But just because it’s tough as nails, doesn’t mean that the Aspidistra isn’t a looker.
The tough, leathery leaves have a beguilingly elegant shape, with delicately fluted new growths. They are very slow growing and tend to top out at about a metre.
Although this is a distant cousin of the lily, it is completely non-toxic to pets. Combine this with its aptitude for filtering toxins out of the air (it’s commonly known as the Bar Room Plant), and its virtually non-existent care needs this is a great choice for literally any home.
Looking after your Cast Iron Plant
I dunno… try not to set fire to it? Seriously, though, this plant will grow just as well on your living room windowsill or in your bathroom. Keep the soil moist with a little misting every now and then but be wary of getting it wet. Watering once a fortnight will usually be adequate in summer. A few drops of liquid fertiliser once a month will be a nice treat in the growing season.
6. Devil’s Ivy (Pothos Epipremnum)
This versatile plant is known by many names. Golden Pothos, Devil’s Ivy, Ceylon Creeper (although its origins are in French Polynesia) and Ivy Arum.
Whatever you want to call it, it is a strikingly beautiful addition to any home’s aesthetic. It can be potted and displayed on any surface in its youth, although as it matures its green and yellow leaves cascade downwards for display in a hanging basket or as a creeper.
However, because its leaves are harmful to pets, many prefer to keep it as a hanging plant. Frankly, that’s where Devil’s Ivy comes into its own aesthetically.
While Devil’s Ivy grows best in indirect sunlight, it will still be able to survive in darker spaces.
Looking After Your Devil’s Ivy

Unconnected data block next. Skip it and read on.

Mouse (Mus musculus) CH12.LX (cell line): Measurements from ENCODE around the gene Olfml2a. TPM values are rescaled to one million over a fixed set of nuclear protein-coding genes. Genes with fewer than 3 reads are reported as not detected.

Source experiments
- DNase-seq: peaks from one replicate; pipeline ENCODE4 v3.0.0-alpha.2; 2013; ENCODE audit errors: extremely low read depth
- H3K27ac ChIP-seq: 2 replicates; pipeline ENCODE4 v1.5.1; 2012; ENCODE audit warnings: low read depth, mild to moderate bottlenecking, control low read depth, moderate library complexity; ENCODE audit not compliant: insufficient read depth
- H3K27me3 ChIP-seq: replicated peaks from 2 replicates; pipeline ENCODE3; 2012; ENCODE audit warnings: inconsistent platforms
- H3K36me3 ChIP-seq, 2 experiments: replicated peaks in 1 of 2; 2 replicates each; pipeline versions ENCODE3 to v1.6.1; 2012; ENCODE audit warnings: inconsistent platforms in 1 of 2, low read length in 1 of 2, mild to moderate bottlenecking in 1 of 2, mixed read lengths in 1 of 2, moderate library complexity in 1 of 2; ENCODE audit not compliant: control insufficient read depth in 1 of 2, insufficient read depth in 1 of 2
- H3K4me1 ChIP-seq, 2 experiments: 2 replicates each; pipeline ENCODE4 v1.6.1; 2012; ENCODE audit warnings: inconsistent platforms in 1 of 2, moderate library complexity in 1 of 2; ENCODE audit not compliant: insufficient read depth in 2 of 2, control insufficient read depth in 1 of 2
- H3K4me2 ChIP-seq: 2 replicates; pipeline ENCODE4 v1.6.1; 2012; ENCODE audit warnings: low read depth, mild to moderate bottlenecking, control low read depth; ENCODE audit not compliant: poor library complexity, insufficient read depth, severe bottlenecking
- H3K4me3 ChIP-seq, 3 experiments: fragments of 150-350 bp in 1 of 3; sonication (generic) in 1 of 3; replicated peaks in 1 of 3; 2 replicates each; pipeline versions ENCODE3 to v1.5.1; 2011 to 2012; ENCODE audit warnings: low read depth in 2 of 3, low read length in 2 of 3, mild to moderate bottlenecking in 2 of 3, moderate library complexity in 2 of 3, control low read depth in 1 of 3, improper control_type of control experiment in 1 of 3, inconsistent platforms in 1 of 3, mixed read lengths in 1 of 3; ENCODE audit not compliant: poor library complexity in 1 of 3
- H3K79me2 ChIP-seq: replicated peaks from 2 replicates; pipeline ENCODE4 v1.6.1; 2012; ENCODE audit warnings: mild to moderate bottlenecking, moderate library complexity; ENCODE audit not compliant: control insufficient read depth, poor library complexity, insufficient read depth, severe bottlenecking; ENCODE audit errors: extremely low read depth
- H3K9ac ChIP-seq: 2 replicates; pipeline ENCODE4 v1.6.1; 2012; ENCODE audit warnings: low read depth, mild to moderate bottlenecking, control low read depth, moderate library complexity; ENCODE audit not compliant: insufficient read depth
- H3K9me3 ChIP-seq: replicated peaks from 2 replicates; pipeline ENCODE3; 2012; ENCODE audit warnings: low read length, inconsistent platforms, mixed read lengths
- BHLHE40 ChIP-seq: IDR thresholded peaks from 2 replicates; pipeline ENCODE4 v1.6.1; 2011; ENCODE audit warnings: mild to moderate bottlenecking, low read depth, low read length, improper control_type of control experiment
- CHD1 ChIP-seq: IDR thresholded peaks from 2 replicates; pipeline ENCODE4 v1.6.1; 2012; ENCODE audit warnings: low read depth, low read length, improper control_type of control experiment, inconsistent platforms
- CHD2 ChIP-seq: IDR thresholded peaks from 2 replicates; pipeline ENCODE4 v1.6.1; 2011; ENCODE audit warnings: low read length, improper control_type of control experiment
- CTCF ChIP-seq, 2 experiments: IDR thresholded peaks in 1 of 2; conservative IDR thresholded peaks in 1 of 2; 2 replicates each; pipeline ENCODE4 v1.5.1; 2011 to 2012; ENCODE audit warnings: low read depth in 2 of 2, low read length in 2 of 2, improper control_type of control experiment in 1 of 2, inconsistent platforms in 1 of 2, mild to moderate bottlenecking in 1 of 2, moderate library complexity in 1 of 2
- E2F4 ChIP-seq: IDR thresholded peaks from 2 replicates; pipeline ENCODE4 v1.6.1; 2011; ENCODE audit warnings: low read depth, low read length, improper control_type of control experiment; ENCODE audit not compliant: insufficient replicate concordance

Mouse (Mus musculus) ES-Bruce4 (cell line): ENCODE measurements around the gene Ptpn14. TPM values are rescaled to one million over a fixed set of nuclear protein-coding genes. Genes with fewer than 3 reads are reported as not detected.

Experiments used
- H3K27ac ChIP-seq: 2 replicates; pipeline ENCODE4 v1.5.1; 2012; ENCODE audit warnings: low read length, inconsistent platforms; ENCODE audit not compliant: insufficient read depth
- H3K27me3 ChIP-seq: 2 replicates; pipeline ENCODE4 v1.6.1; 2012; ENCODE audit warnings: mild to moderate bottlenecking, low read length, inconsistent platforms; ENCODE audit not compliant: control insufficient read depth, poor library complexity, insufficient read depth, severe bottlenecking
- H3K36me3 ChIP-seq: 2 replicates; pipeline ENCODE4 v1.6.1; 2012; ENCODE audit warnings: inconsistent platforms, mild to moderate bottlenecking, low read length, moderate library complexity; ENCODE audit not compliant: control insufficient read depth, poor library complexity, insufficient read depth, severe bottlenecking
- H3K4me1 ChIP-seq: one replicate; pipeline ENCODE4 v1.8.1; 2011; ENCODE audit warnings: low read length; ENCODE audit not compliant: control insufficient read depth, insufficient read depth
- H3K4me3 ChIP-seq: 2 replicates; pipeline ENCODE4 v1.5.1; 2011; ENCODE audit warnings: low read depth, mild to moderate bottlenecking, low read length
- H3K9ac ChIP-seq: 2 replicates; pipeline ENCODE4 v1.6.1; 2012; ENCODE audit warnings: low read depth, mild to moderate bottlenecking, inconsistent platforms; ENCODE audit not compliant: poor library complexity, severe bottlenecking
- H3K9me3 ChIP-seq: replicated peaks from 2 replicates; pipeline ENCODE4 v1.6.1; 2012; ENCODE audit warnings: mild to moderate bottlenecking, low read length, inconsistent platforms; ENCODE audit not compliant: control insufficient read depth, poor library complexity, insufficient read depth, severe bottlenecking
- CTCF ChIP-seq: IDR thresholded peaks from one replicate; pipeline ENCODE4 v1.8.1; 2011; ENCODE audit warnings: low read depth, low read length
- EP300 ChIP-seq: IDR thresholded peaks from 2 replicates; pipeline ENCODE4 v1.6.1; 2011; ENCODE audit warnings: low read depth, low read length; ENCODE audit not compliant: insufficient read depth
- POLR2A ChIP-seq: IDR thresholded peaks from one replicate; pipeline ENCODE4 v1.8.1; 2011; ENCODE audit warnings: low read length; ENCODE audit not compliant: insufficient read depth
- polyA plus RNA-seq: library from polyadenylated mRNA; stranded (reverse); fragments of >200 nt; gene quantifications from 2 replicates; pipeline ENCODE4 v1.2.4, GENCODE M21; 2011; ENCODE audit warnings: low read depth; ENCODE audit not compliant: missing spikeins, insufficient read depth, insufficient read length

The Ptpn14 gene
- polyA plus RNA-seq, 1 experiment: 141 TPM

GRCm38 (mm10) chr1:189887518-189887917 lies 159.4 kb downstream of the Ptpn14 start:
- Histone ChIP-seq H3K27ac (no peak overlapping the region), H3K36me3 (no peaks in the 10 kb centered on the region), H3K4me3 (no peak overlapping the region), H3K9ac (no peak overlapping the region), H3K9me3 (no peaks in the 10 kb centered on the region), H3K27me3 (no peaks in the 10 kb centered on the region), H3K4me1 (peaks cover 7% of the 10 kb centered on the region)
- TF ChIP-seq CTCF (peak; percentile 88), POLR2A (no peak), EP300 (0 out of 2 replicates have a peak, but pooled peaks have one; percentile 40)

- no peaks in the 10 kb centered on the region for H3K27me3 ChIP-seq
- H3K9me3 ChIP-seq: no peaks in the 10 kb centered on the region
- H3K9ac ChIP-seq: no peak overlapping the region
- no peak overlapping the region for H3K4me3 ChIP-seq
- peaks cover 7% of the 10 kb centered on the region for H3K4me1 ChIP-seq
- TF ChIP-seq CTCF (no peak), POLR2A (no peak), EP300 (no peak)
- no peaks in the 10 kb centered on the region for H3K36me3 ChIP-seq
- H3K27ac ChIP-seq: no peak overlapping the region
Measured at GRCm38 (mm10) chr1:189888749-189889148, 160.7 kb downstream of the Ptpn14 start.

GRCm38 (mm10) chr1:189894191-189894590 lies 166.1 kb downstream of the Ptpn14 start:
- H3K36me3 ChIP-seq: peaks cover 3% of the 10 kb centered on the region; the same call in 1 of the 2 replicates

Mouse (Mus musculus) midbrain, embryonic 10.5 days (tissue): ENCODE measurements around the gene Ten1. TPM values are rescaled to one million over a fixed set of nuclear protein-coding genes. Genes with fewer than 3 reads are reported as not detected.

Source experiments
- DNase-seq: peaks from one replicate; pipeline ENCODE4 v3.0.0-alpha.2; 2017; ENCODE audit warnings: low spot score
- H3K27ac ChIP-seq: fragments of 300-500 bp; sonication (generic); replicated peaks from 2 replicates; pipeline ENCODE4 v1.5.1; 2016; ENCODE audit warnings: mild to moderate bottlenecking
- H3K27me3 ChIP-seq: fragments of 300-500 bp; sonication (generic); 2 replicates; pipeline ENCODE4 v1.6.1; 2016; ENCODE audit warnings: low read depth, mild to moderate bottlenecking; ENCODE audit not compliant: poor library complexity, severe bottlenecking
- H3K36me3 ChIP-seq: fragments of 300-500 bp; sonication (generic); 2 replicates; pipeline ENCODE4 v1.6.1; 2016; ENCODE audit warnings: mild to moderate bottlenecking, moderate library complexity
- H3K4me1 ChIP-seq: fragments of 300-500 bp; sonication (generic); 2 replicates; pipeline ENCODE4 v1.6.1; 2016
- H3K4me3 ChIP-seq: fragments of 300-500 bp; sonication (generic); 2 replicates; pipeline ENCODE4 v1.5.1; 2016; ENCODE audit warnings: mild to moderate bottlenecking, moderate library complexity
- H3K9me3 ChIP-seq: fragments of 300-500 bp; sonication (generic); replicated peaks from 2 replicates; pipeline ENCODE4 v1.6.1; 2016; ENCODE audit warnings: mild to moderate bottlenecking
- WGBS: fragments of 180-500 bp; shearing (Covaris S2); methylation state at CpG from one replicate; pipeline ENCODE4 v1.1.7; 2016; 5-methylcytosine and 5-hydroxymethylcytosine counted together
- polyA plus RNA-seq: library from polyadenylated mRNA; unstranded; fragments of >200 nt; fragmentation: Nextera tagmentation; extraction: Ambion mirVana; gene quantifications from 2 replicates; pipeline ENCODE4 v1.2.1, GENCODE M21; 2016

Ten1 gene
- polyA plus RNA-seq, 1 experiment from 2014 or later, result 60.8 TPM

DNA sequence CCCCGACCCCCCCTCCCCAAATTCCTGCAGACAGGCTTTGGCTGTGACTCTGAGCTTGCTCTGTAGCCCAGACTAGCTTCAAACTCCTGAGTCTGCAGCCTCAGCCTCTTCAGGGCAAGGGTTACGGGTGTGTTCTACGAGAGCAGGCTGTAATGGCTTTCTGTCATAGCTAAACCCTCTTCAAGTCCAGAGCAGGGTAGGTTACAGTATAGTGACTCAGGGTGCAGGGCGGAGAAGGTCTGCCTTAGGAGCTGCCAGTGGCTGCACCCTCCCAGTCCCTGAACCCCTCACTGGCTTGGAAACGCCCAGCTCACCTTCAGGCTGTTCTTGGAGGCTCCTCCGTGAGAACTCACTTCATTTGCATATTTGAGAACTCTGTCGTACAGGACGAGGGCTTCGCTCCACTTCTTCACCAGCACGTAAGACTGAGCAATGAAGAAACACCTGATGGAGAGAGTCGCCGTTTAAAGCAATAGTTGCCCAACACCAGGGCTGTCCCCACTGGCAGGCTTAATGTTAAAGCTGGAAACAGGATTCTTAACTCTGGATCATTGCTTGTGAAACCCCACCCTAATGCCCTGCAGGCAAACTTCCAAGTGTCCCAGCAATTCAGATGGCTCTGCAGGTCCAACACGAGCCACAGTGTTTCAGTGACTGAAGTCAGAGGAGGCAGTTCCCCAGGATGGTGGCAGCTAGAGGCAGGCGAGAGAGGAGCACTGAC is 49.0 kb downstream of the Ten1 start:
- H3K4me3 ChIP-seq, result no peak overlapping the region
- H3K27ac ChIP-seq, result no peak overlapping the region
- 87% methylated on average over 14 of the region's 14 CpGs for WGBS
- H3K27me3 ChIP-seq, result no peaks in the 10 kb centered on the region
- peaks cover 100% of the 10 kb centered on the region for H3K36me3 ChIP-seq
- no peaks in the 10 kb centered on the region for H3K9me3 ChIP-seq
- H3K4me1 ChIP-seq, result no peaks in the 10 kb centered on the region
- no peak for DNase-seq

This plant is highly drought resistant, so only water when the first two inches of soil are dry. This is a fast-grower and trails can grow as long as 20m. As such, you’ll need to cut it back to your desired length as and when needed. Pinch out the tips for a bushier plant.
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Devil’s Ivy - Pothos
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7. Silver Snakeplant (Sansevieria ‘Moonshine’)
Originating in Tropical West Africa, this starkly beautiful indoor plant has earned the unflattering pseudonym “Mother In-Law’s Tongue. As well as its aesthetic beauty, it’s also a prolific air purifier, which is why it’s such a popular choice for home offices and other workspaces.
Its silvery green leaves contain intriguing patterns of dark greens, pale greens and silver. The broad, elegantly shaped leaves can grow up to 60-70cm in height. Not only is it hardy enough to grow in virtually any environment, it creates a beautiful visual contrast wherever you choose to display it. Some choose to accompany it with other, darker sansevierias to make the silvery pale greens really pop.
While this plant will thrive in both bright, indirect light and dim conditions, displaying it in a darker room will also darken the colour of the leaves. Leaves may also crack, but this is not necessarily an indicator that the plant is in poor health.
The natural chemicals it secretes keep it safe from pests and fungi, however, they also make this plant mildly toxic to pets.
Looking after your Silver Snakeplant
The Silver Snakeplant only needs to be watered once every 3 to 4 weeks. Water thoroughly and allow to drain freely. Avoid letting this plant sit in a pool of water as this may lead to root rot. Other than that, this is a low-no maintenance indoor plant.
$149.00 The Sansevieria plant, also known as the snake plant or “mother-in-law's tongue” plant, this unique indoor greenery is a striking statement piece. Perhaps the only thing better than how good it looks is how easy it is to care for....
The Sansevieria plant, also known as the snake plant or “mother-in-law's tongue” plant, this unique indoor greenery is a striking statement piece. Perhaps the only thing better than how good it looks is how easy it is to care for....